A Buddhist monk—this one with a doctorate in cell biology—has teamed with two prominent neuroscientists to present the latest findings on what meditation does to the brain and how those changes to neural circuits have some of the trappings of what might be labeled a perfect drug—Prozac-like muting of depression symptoms or prophylaxis against PTSD (just two on the list). In this video Richard Davidson, Ph.D., presents their research at Stanford University in a talk entitled,  The Emergence of Contemplative Neuroscience.

Weekly Neuroscience Update

Earlier research showed that progranulin levels were elevated near plaques in the brains of patients with Alzheimer’s disease, but it was unknown whether this effect counteracted or exacerbated neurodegeneration. This image is for illustrative purposes only. Credit NIH.

Earlier research showed that progranulin levels were elevated near plaques in the brains of patients with Alzheimer’s disease, but it was unknown whether this effect counteracted or exacerbated neurodegeneration. This image is for illustrative purposes only. Credit NIH.

Low levels of the naturally occurring protein progranulin exacerbate cellular and cognitive dysfunction, while raising levels can prevent abnormalities in an Alzheimer model.

Teenagers who said they had a traumatic brain injury in their lifetime, especially girls, also reported significantly higher rates of harmful behavior, according to new research.

A new University of Iowa study further supports an inescapable message: caregivers have a profound influence – good or bad – on the emotional state of individuals with Alzheimer’s disease. Patients may not remember a recent visit by a loved one or having been neglected by staff at a nursing home, but those actions can have a lasting impact on how they feel. The findings of this study are published in the September 2014 issue of the journal Cognitive and Behavioral Neurology.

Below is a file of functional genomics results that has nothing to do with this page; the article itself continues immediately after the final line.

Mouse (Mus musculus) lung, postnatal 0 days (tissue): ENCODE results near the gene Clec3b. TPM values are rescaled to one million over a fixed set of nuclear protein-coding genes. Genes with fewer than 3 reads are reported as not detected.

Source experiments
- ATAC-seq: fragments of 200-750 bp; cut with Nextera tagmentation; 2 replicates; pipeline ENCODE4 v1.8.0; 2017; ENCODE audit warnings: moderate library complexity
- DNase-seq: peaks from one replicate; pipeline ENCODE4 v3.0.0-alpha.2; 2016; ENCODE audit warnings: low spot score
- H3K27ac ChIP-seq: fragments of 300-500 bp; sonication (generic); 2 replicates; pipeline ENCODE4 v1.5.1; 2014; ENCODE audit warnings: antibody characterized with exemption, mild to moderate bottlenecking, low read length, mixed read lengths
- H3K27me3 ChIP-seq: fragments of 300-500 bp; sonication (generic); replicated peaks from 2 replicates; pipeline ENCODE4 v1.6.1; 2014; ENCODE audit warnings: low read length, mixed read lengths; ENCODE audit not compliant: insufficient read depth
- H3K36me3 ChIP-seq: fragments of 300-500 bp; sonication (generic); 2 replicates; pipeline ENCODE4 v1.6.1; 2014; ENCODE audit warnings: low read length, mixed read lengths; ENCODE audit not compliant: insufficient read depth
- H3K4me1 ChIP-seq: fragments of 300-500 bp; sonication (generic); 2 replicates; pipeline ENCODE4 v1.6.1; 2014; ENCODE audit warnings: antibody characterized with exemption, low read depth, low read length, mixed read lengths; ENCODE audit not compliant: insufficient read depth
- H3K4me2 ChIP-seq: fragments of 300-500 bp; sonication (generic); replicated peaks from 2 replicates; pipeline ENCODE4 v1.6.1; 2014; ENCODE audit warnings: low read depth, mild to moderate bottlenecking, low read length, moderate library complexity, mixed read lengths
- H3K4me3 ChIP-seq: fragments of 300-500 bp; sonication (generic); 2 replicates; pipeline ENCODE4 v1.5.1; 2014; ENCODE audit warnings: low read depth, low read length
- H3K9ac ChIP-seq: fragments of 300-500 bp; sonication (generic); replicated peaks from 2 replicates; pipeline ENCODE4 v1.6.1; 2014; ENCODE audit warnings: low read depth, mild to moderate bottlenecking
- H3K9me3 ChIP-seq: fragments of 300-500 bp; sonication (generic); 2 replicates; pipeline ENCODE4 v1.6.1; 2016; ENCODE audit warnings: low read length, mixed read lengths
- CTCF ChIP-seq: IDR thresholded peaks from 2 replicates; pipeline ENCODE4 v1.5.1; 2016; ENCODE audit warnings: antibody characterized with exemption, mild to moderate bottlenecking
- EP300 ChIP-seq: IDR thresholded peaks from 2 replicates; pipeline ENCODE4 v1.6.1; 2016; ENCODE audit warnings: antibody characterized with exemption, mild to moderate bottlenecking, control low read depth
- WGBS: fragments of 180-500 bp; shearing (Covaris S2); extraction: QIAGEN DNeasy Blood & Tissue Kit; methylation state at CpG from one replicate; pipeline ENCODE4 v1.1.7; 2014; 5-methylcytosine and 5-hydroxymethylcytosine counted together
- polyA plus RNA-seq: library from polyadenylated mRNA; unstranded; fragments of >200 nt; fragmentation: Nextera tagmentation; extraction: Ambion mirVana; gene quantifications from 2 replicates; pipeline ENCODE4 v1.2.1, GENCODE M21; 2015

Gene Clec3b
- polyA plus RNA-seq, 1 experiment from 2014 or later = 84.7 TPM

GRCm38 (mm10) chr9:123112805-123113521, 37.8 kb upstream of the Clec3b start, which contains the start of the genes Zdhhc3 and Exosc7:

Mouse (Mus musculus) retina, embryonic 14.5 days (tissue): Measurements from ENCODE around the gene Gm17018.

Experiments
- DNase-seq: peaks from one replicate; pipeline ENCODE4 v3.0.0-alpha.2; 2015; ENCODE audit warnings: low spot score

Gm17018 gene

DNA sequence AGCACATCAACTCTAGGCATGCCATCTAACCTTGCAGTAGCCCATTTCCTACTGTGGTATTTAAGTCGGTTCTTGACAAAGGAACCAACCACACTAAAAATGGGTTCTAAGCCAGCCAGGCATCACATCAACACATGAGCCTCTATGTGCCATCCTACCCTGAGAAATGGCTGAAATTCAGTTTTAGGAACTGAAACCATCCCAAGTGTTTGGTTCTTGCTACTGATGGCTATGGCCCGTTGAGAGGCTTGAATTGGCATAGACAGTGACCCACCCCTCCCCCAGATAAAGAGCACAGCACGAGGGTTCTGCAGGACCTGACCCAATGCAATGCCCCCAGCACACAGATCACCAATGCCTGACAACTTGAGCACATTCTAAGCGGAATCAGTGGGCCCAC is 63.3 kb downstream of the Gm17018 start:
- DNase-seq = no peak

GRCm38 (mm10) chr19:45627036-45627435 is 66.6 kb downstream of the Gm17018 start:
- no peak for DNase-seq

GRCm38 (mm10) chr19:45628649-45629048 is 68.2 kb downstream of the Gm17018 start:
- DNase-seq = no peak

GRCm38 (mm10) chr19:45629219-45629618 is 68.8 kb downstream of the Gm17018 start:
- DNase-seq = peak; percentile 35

A new study reveals individual neurons in the human brain are triggered by the subject’s conscious perception, rather than by the visual stimulus.

A chemical in the brain plays a vital role in controlling the involuntary movements and vocal tics associated with Tourette Syndrome (TS), a new study has shown.

Researchers discover how the brain works during meditation.

Finally, this week, teenagers who regularly do not get enough sleep are more likely to struggle academically, the results of a new study show. Swedish researchers looked at over 20,000 teenagers aged between 12 and 19 and found that those who regularly slept for less than seven hours per night were more likely to fail in school. Details of these findings are published in the journal, Sleep Medicine.

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Weekly Neuroscience Update

MIT neuroscientists found that brain waves originating from the striatum (red) and from the prefrontal cortex (blue) become synchronized when an animal learns to categorize different patterns of dots.  Illustration: Jose-Luis Olivares/MIT

MIT neuroscientists found that brain waves originating from the striatum (red) and from the prefrontal cortex (blue) become synchronized when an animal learns to categorize different patterns of dots.
Illustration: Jose-Luis Olivares/MIT

The human mind can rapidly absorb and analyze new information as it flits from thought to thought. These quickly changing brain states may be encoded by synchronization of brain waves across different brain regions, according to a new study from MIT neuroscientists.

Research published in the Proceedings of the National Academy of Sciences examines what happens to the brain when it recovers from the effects of anesthetic.

A new study finds that meditation strongly stimulates parts of the brain that help with memory and emotion processing, which in turn lowers stress. A team of researchers from the Norwegian University of Science and Technology, the University of Oslo, and the University of Sydney found that “nondirective” meditation, in which someone achieves a relaxed focus of attention by repeating a mantra or sound and lets his or her mind wander, is the most effective kind of meditation.

New research touts the ability of PET (Positron Emission Tomography) scans to identify patients in a minimally conscious state (MCS) far more accurately than other imaging technologies.